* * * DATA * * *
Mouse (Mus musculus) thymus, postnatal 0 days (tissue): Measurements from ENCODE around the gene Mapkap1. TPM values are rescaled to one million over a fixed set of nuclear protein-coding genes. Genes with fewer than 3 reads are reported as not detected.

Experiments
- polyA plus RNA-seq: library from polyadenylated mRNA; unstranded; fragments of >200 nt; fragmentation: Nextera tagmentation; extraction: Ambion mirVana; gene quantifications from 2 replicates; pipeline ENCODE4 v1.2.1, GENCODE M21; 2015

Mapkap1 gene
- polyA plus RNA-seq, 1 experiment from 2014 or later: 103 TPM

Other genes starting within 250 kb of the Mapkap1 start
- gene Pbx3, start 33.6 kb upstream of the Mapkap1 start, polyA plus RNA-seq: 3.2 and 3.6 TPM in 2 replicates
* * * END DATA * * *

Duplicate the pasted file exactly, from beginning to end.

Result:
Mouse (Mus musculus) thymus, postnatal 0 days (tissue): Measurements from ENCODE around the gene Mapkap1. TPM values are rescaled to one million over a fixed set of nuclear protein-coding genes. Genes with fewer than 3 reads are reported as not detected.

Experiments
- polyA plus RNA-seq: library from polyadenylated mRNA; unstranded; fragments of >200 nt; fragmentation: Nextera tagmentation; extraction: Ambion mirVana; gene quantifications from 2 replicates; pipeline ENCODE4 v1.2.1, GENCODE M21; 2015

Mapkap1 gene
- polyA plus RNA-seq, 1 experiment from 2014 or later: 103 TPM

Other genes starting within 250 kb of the Mapkap1 start
- gene Pbx3, start 33.6 kb upstream of the Mapkap1 start, polyA plus RNA-seq: 3.2 and 3.6 TPM in 2 replicates